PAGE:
Samsung Galaxy Note history
I still remember the original Galaxy Note smartphone from Samsung, which emerged in a world of 3.5-inch iPhones, and the word 'phablet' was born. There were large groups of smartphone users who laughed Samsung off with its massive 5.3-inch screen, with Apple marketing going into overdrive with the iPhone 5 and its 3.5-inch display. Apple mocked Samsung in the iPhone 5 'thumb' TV commercial, saying that "a dazzling display of common sense" that your thumb can reach all parts of the 3.5-inch display on the iPhone 5.
Well, Apple may have said that years ago when Steve Jobs was alive, but the company changed with the iPhone 6 and iPhone 6 Plus release. Apple shifted its game from a 3.5-inch display to the much larger 4.7-inch display on the iPhone 6, but it was the 5.5-inch display on the iPhone 6 Plus that had the world standing still. Apple fans loved it, Samsung fans were used to it for years, taking flak from iPhone users that their Galaxy Note smartphones were just too big.
Steve Jobs himself said back in 2010 during the massive Antennagate problems that making a smartphone so big "you can't get your hand around it" would help with reception, but he added that "no one's going to buy that." Well, fast forward a few years and Apple's entire stance on larger smartphones has changed, especially with the iPhone 6 Plus and iPhone 6S Plus being two of the biggest smartphones you can buy.
Why the history lesson, and why am I talking so much about Apple? Because the Galaxy Note family of smartphones from Samsung was almost the anti-Apple within Samsung's family of smartphones. The South Korean giant has been making smartphones for what feels like forever, but it was the Galaxy Note range that really set them apart from not just Apple, but all smartphone manufacturers.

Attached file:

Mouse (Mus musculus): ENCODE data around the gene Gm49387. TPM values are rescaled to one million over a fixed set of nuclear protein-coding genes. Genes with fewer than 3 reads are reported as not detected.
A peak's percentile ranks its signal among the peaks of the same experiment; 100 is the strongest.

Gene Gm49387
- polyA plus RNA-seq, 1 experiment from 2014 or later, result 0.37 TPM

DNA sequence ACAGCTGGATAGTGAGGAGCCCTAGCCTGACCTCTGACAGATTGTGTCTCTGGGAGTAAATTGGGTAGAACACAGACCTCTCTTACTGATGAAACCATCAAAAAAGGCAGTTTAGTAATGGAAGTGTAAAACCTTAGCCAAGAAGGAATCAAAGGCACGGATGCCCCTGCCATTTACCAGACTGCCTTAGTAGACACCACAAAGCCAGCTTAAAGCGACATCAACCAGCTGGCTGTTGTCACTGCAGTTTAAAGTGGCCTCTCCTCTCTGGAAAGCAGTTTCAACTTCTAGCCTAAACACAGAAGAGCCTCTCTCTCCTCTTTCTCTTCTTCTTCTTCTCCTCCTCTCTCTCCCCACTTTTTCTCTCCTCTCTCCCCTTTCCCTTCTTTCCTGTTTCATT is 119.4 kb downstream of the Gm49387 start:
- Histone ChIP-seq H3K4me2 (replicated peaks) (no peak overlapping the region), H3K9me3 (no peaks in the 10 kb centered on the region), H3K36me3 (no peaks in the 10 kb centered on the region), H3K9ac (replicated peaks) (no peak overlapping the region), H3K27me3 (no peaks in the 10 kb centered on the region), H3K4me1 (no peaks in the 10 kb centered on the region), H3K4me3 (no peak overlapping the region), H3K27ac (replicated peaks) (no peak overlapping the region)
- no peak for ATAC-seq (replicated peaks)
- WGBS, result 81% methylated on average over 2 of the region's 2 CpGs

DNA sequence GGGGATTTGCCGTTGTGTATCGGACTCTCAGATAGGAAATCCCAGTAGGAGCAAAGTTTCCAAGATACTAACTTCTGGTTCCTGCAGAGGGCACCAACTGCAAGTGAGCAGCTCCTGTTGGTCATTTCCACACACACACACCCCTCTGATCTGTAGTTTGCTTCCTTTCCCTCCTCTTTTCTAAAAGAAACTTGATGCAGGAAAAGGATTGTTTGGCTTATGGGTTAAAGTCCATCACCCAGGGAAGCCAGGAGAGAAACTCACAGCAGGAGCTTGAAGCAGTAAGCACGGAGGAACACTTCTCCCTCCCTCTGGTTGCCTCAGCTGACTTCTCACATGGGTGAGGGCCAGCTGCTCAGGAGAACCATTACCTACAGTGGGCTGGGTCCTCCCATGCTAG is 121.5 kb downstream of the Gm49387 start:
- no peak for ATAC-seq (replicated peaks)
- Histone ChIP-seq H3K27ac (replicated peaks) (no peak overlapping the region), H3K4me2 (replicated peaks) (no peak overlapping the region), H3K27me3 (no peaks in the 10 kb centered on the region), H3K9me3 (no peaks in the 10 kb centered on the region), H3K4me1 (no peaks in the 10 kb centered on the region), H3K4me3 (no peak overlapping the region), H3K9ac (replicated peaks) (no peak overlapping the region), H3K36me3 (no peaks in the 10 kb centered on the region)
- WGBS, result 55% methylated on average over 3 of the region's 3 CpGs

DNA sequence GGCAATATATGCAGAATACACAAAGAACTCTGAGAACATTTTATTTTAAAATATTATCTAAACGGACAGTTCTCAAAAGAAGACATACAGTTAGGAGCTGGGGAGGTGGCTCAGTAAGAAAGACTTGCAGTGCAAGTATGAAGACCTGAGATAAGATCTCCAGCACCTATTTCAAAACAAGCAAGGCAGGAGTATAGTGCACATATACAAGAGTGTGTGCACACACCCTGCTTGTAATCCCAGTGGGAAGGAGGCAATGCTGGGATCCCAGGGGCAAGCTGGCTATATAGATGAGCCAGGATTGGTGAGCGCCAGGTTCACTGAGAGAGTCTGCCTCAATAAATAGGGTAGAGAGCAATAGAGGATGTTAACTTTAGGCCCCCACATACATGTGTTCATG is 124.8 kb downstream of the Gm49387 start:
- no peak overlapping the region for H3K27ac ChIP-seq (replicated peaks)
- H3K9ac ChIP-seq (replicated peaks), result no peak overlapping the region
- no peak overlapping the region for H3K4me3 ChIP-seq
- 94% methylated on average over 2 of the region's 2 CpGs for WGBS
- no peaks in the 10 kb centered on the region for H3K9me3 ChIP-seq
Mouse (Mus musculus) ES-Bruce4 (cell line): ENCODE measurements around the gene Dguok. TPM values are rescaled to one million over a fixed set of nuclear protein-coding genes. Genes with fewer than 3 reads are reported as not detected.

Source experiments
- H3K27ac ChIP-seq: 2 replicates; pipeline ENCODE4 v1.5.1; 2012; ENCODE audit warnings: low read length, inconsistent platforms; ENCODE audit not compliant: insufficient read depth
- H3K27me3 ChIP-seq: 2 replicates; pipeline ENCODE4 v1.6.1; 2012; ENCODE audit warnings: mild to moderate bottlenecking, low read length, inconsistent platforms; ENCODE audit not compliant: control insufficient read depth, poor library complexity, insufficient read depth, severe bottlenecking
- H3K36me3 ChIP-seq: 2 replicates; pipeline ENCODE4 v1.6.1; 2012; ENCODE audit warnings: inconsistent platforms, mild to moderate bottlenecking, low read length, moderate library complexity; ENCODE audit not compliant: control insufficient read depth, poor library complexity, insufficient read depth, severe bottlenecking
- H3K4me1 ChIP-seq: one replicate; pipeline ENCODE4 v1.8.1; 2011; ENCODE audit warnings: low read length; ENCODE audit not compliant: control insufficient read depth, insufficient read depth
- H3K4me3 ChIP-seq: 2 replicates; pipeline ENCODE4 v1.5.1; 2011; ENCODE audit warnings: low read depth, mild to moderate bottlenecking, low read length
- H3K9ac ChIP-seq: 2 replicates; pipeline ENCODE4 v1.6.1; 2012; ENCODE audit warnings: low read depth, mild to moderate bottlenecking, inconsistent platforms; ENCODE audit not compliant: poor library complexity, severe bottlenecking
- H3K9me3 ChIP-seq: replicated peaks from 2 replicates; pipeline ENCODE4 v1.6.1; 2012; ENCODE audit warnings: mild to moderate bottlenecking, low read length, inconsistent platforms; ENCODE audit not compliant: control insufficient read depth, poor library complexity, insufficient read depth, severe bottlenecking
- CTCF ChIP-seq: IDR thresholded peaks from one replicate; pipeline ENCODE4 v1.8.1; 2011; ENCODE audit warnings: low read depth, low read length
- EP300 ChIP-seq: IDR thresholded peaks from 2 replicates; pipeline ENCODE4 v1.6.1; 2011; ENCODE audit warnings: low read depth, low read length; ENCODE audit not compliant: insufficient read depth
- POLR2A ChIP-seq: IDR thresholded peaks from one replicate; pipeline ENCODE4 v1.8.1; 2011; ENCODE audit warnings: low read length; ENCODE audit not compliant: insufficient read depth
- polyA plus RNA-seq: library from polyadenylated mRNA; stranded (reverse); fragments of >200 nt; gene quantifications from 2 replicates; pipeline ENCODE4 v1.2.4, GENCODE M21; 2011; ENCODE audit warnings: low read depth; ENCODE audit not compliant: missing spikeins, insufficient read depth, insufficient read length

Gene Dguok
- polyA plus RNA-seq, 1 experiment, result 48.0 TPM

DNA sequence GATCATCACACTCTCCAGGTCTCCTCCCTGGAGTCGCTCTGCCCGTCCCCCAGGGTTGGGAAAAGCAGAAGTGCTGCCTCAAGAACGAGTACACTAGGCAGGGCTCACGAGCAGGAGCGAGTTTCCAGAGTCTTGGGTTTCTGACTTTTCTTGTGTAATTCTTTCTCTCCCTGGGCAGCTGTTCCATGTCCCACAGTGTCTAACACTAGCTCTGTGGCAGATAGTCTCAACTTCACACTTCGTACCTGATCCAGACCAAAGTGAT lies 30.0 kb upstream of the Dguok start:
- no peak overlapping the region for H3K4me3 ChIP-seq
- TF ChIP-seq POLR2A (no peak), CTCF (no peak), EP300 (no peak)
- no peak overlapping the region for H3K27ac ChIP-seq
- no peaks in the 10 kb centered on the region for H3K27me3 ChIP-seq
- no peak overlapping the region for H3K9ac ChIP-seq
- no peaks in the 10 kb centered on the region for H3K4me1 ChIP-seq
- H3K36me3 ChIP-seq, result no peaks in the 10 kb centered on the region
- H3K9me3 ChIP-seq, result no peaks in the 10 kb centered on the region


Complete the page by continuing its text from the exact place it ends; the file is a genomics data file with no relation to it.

Samsung made big smartphones useful, instead of just a gimmick, and made more of a professional line of smartphones with the Galaxy Note thanks to the included stylus. Having a stylus built into the smartphone was a huge win, versus a larger iPhone, which has no purpose other than a larger screen.
Samsung continued its domination with the Galaxy Note, succeeding it with the Galaxy Note II and Galaxy Note III, but it wasn't until the Galaxy Note 4 that they began pushing the boundaries in the marketing department. With the release of the Galaxy Note 4, Samsung's marketing was saying "no one is going to buy a big phone" followed by "guess who surprised themselves and changed their minds." It was a clever tactic, and Samsung drove it home, right into the release of the Galaxy Note 5, which was a dip for the company.
The release of the Galaxy Note 5 was met with criticism, as Samsung had removed staple features like expandable storage through a microSD card slot. The bloated TouchWiz UI became an even more loathed problem for Samsung, but things started to turn around with the company in its Galaxy S6 and Galaxy S6 edge smartphones. Samsung's Galaxy Note 5 was released after the Galaxy S5 smartphone, which failed to gain the kind of traction the company was used to with its Galaxy S3 and Galaxy S4 smartphones.
Samsung began listening to its millions of consumers, and put significant efforts into the Galaxy S6, Galaxy S6 edge, and then the Galaxy S7, Galaxy S7 edge, and now the Galaxy Note 7 smartphones. With each successor, they bought back the things that were missing (the Galaxy S7/S7 edge has a microSD card slot, the S6/S6 edge did not) - and the same goes for the Galaxy Note 7. Samsung has improved the Galaxy Note 7 in virtually every way it can, but it's not perfect by any means.
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